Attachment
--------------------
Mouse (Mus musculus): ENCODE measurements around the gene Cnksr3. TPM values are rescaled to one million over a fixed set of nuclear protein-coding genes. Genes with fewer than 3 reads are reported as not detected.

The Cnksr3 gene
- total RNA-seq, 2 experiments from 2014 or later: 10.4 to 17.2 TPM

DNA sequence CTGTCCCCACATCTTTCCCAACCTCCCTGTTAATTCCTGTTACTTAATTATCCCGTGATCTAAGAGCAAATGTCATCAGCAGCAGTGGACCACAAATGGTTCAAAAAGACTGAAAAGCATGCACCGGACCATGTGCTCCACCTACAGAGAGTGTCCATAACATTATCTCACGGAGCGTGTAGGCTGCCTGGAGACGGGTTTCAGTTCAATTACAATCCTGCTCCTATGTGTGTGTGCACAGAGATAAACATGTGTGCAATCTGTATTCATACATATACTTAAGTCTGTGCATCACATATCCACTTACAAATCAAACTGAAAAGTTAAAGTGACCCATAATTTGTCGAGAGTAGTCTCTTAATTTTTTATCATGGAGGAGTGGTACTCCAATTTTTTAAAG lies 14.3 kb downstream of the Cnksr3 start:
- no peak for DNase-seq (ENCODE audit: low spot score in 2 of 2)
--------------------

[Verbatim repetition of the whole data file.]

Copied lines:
Mouse (Mus musculus): ENCODE measurements around the gene Cnksr3. TPM values are rescaled to one million over a fixed set of nuclear protein-coding genes. Genes with fewer than 3 reads are reported as not detected.

The Cnksr3 gene
- total RNA-seq, 2 experiments from 2014 or later: 10.4 to 17.2 TPM

DNA sequence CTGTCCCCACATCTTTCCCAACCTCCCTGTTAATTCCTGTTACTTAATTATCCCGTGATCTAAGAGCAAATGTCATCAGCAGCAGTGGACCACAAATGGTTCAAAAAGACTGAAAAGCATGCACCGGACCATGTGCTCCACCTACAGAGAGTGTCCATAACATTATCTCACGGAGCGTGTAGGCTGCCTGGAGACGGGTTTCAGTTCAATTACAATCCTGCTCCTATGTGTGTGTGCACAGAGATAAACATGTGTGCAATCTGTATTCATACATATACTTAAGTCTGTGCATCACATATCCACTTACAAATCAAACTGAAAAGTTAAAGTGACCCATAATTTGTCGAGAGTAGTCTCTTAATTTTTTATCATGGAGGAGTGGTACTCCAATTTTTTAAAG lies 14.3 kb downstream of the Cnksr3 start:
- no peak for DNase-seq (ENCODE audit: low spot score in 2 of 2)